EGU24-10394, updated on 08 Mar 2024
EGU General Assembly 2024
© Author(s) 2024. This work is distributed under
the Creative Commons Attribution 4.0 License.

Modeling N2O emission reduction potential from Enhanced-efficiency-nitrogen-fertilizers (EEFs) in LandscapeDNDC: Model calibration and assessment of uncertainties 

Clemens Weber, Clemens Scheer, Ralf Kiese, and David Kraus
Clemens Weber et al.
  • KIT , IMK-IFU, Germany (

In the last century, the global N (nitrogen) cycle has been profoundly disturbed by human influences. One of the most detrimental consequences is the release of large quantities of N2O (nitrous oxide) into the atmosphere, which significantly contributes to global warming (Gulev et al., 2021). Most of the anthropogenic contribution to atmospheric N2O originates from the transformation of excessive reactive N inputs in agricultural food production systems (Tian et al., 2019). Mitigation strategies propose the use of EEFs (Enhanced Efficiency Fertilizers), which have shown large potential in decreasing N2O emissions from various types of agricultural systems (Akiyama et al., 2009; Fan et al., 2022). Two types of EEFs are generally considered: NIs (Nitrification Inhibitors) and CRNFs (Controlled Release Nitrogen Fertilizers). However, the effectiveness of EEFs is yet to be estimated at large spatial and temporal scales.

The use of process-based biogeochemical models allows for the estimation of N2O emissions at various spatial and temporal scales and with greater accuracy than widely applied emission factors from the IPCC methodology. Within this thesis, a new routine to model EEFs is implemented in the LandscapeDNDC model framework (Haas et al., 2013). The routine largely follows the recent implementation in the DAYCENT model described by Gurung et al. (2021). For accurate results, biochemical models require their parameters to be calibrated on field data. Therefore, the new LandscapeDNDC routine was calibrated on measurement data from three corn cropping systems in the US. Contrary to DAYCENT model calibration in Gurung et al. (2021), it is the pretense of LandscapeDNDC to not only quantify cumulative emissions but to predict N2O emissions dynamics in higher temporal, e.g., daily time resolution. Thus, the calibration was performed over the entirety of available measurements instead of only on cumulative emissions. Moreover, it was investigated whether calibrating the model over every site simultaneously instead of separately for every site significantly contributes to overall uncertainty in the final results. Our results demonstrate how LandscapeDNDC is able to recreate site and year-specific differences in EEF mitigation potentials. The RRMSE for NIs during the growing season ranges between 1.42 and 2.42. For CRNFs, the range is between 1.05 and 3.52. When reduction factors based on cumulative emissions are concerned, for NIs, the posterior reduction factor proposed by LandscapeDNDC is -12% (- 36% to 12%) (mean and 95% confidence interval), which is lower than the reduction factor suggested by the DAYCENT model -12% (-61.8% to 3.1%) and large observational datasets -38% (-44% to -31%) (Akiyama et al., 2009). For CRNFs, LandscapeDNDC returns a reduction factor of -2% (-28% to +25%), which is again lower than the DAYCENT reduction factor of -12% (52% to +1%) and the reduction factor suggested by large global datasets -35% (-58% to -14%) but compares with a larger observational dataset of multiple US corn cropping systems of -5% (-18% to +7%) (Eagle et al., 2017). However, considering the simulated magnitude and relative EEF reduction potential, large uncertainties remain, which are attributed to site-specific edaphic characteristics and growing season variability.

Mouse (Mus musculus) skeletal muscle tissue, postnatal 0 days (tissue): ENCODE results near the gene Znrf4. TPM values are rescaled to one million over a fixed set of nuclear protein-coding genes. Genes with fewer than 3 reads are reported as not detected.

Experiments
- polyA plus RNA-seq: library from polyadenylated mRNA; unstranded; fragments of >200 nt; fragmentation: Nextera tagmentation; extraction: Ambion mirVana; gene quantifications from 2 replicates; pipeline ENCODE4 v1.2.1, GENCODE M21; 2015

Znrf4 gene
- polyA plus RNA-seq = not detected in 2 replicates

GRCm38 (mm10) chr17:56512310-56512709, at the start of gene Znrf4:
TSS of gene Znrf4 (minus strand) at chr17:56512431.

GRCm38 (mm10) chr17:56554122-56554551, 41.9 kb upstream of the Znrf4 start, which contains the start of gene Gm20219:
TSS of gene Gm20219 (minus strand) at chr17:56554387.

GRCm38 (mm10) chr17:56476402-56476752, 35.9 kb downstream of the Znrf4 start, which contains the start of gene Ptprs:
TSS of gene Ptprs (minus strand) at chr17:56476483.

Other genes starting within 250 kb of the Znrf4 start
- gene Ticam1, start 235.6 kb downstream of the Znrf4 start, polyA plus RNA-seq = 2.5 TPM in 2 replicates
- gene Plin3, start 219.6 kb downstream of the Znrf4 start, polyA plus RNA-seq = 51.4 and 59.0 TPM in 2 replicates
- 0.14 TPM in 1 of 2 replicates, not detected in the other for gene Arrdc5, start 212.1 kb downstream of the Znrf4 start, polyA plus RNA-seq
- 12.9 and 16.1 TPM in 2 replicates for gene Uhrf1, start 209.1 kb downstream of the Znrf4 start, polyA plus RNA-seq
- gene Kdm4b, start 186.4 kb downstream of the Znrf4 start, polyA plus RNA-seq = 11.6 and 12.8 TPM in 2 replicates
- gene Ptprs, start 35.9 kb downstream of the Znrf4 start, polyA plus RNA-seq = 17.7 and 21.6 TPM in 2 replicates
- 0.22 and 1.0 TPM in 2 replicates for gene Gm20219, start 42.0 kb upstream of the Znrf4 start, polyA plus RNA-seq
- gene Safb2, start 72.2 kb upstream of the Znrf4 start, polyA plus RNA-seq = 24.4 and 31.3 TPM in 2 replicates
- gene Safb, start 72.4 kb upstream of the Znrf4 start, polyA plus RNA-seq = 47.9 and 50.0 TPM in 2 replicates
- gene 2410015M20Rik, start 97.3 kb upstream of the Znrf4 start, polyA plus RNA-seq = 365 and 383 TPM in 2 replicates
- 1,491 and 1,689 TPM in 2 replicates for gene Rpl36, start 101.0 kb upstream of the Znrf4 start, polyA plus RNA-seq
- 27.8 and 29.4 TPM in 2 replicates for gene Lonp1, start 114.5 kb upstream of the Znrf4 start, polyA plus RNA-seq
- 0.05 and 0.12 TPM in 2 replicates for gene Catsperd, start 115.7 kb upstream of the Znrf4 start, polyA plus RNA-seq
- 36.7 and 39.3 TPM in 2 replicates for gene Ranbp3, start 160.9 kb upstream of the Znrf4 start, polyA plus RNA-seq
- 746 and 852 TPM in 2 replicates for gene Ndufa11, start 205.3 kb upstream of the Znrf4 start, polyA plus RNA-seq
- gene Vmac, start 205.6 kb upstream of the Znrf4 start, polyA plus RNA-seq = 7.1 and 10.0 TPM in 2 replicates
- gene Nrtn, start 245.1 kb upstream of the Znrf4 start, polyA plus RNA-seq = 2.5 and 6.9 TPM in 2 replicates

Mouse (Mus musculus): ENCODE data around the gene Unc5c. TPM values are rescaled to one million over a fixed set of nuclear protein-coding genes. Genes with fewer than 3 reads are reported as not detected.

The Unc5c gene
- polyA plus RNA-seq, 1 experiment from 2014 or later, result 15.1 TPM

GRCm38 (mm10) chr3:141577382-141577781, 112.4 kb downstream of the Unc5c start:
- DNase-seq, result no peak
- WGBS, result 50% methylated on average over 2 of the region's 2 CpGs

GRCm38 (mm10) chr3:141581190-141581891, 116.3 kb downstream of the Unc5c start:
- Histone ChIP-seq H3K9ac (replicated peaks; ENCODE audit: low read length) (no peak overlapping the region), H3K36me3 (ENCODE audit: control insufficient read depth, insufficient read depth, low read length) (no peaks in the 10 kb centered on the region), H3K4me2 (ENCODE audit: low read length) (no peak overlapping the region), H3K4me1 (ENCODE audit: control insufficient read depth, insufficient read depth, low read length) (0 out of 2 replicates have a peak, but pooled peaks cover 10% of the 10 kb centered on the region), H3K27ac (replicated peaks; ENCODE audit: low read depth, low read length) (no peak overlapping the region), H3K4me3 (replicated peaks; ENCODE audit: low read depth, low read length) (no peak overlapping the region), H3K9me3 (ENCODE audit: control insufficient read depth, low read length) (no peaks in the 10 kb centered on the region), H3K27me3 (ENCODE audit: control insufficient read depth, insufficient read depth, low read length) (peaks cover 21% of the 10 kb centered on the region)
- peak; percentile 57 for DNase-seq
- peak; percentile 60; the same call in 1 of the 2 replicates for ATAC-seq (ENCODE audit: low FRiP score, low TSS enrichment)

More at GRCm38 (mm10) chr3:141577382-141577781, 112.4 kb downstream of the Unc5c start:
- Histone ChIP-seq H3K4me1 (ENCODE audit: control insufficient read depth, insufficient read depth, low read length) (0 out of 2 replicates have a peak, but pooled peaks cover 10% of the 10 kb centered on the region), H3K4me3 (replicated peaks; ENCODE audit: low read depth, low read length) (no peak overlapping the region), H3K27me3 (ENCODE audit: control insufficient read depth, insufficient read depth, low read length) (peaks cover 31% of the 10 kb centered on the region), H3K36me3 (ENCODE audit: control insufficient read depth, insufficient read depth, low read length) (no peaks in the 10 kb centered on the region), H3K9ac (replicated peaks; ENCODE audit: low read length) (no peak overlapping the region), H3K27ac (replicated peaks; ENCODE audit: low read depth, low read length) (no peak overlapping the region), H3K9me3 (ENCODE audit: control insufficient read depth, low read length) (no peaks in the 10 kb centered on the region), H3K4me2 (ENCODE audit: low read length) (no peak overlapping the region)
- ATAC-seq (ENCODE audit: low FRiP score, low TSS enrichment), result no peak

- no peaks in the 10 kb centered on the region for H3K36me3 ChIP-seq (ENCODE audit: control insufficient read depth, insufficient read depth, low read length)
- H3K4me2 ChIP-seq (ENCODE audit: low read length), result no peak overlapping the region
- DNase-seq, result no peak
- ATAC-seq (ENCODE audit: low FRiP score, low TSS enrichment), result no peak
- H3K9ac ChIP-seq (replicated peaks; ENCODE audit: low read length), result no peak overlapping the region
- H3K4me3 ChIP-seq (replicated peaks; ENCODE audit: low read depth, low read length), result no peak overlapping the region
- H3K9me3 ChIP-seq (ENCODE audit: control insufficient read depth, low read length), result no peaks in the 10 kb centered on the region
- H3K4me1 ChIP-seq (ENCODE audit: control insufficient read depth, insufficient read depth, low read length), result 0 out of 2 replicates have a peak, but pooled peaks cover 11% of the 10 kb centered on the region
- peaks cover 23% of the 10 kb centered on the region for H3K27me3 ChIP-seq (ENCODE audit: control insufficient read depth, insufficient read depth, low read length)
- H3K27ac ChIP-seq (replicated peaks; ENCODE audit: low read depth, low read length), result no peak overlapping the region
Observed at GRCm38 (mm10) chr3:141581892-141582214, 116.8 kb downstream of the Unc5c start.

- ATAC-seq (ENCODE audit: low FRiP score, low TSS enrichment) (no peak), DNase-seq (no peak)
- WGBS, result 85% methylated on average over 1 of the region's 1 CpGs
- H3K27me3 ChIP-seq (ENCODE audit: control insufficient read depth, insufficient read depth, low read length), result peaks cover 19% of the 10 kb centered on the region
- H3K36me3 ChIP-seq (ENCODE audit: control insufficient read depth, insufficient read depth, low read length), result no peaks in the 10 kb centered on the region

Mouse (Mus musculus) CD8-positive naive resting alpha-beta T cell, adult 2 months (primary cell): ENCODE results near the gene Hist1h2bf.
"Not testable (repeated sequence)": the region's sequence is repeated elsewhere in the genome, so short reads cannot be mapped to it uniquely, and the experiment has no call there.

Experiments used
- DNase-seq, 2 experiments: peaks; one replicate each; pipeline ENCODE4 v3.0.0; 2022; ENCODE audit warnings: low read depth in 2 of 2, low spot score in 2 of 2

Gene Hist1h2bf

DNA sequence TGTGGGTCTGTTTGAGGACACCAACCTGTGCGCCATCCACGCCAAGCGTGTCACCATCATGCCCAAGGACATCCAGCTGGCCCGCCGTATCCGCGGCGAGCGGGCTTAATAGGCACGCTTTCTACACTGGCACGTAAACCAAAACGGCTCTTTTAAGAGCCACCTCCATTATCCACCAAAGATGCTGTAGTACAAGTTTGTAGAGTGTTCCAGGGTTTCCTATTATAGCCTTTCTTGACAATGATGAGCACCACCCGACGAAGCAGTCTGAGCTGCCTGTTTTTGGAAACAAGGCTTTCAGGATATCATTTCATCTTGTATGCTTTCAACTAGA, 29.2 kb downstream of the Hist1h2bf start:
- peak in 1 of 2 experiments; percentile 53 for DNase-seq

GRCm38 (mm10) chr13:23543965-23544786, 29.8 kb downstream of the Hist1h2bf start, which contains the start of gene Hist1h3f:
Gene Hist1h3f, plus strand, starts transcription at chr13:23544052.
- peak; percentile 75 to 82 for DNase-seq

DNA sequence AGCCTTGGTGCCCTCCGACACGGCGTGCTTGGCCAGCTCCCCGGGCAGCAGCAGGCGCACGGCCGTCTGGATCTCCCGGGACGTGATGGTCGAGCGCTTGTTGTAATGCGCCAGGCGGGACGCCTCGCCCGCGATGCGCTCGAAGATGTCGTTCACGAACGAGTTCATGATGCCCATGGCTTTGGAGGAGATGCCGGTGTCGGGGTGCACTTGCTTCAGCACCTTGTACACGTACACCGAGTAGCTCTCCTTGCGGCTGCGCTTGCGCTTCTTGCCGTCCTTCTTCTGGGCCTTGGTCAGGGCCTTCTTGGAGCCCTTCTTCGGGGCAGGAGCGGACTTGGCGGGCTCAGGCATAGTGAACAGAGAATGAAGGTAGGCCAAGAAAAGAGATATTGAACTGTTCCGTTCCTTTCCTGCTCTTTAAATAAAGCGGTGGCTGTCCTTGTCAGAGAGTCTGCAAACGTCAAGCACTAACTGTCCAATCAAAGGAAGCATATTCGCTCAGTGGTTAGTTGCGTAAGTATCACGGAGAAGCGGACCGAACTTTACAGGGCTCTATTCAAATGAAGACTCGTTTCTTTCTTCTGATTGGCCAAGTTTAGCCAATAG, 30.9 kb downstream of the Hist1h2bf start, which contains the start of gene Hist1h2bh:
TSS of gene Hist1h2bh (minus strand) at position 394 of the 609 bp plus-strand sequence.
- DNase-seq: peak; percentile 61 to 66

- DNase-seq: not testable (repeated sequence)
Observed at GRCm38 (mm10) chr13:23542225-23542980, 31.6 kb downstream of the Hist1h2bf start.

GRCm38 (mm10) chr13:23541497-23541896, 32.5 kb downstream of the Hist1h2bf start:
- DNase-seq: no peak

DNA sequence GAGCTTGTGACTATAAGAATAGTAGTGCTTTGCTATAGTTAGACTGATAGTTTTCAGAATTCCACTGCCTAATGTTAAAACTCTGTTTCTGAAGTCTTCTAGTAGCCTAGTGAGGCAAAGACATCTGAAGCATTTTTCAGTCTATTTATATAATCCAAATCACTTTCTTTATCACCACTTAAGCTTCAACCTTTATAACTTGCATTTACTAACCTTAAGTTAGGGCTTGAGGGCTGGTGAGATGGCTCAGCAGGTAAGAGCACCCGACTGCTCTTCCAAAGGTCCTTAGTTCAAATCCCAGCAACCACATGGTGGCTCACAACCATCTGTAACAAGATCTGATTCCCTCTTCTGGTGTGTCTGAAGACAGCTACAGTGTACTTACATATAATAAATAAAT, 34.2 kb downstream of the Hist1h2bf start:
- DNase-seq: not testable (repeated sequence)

How to cite: Weber, C., Scheer, C., Kiese, R., and Kraus, D.: Modeling N2O emission reduction potential from Enhanced-efficiency-nitrogen-fertilizers (EEFs) in LandscapeDNDC: Model calibration and assessment of uncertainties , EGU General Assembly 2024, Vienna, Austria, 14–19 Apr 2024, EGU24-10394,, 2024.

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